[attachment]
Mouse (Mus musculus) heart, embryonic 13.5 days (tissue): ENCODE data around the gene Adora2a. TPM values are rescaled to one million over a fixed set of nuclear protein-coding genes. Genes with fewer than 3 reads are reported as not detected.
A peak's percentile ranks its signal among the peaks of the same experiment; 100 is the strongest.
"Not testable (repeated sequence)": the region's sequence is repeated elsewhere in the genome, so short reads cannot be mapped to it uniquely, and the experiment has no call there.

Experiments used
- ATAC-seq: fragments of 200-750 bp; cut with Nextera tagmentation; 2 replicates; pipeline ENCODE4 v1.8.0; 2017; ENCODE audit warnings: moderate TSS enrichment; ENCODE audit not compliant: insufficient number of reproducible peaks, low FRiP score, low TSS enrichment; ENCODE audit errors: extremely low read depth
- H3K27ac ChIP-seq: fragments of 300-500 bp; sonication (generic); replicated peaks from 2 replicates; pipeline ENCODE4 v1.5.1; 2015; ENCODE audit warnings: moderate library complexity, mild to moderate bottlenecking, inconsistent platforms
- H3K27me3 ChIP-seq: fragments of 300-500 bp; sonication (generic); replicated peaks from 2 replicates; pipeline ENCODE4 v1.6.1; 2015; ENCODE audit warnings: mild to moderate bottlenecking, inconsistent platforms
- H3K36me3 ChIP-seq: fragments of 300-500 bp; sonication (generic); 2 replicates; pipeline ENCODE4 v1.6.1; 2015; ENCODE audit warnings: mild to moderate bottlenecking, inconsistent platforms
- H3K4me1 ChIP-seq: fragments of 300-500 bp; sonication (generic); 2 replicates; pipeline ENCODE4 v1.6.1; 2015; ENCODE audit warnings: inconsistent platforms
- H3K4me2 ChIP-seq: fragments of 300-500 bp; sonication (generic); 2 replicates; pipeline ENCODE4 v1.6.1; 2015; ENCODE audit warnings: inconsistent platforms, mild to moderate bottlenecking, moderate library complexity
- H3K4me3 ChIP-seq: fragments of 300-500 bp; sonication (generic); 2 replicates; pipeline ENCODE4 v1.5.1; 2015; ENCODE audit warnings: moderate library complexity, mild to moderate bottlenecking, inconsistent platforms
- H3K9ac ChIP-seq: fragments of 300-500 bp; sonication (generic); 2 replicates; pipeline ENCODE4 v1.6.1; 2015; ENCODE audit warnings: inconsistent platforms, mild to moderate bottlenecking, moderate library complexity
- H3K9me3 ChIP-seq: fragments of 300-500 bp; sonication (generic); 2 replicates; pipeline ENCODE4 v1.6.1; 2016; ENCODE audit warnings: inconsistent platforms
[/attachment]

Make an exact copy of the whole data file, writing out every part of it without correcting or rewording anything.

Mouse (Mus musculus) heart, embryonic 13.5 days (tissue): ENCODE data around the gene Adora2a. TPM values are rescaled to one million over a fixed set of nuclear protein-coding genes. Genes with fewer than 3 reads are reported as not detected.
A peak's percentile ranks its signal among the peaks of the same experiment; 100 is the strongest.
"Not testable (repeated sequence)": the region's sequence is repeated elsewhere in the genome, so short reads cannot be mapped to it uniquely, and the experiment has no call there.

Experiments used
- ATAC-seq: fragments of 200-750 bp; cut with Nextera tagmentation; 2 replicates; pipeline ENCODE4 v1.8.0; 2017; ENCODE audit warnings: moderate TSS enrichment; ENCODE audit not compliant: insufficient number of reproducible peaks, low FRiP score, low TSS enrichment; ENCODE audit errors: extremely low read depth
- H3K27ac ChIP-seq: fragments of 300-500 bp; sonication (generic); replicated peaks from 2 replicates; pipeline ENCODE4 v1.5.1; 2015; ENCODE audit warnings: moderate library complexity, mild to moderate bottlenecking, inconsistent platforms
- H3K27me3 ChIP-seq: fragments of 300-500 bp; sonication (generic); replicated peaks from 2 replicates; pipeline ENCODE4 v1.6.1; 2015; ENCODE audit warnings: mild to moderate bottlenecking, inconsistent platforms
- H3K36me3 ChIP-seq: fragments of 300-500 bp; sonication (generic); 2 replicates; pipeline ENCODE4 v1.6.1; 2015; ENCODE audit warnings: mild to moderate bottlenecking, inconsistent platforms
- H3K4me1 ChIP-seq: fragments of 300-500 bp; sonication (generic); 2 replicates; pipeline ENCODE4 v1.6.1; 2015; ENCODE audit warnings: inconsistent platforms
- H3K4me2 ChIP-seq: fragments of 300-500 bp; sonication (generic); 2 replicates; pipeline ENCODE4 v1.6.1; 2015; ENCODE audit warnings: inconsistent platforms, mild to moderate bottlenecking, moderate library complexity
- H3K4me3 ChIP-seq: fragments of 300-500 bp; sonication (generic); 2 replicates; pipeline ENCODE4 v1.5.1; 2015; ENCODE audit warnings: moderate library complexity, mild to moderate bottlenecking, inconsistent platforms
- H3K9ac ChIP-seq: fragments of 300-500 bp; sonication (generic); 2 replicates; pipeline ENCODE4 v1.6.1; 2015; ENCODE audit warnings: inconsistent platforms, mild to moderate bottlenecking, moderate library complexity
- H3K9me3 ChIP-seq: fragments of 300-500 bp; sonication (generic); 2 replicates; pipeline ENCODE4 v1.6.1; 2016; ENCODE audit warnings: inconsistent platforms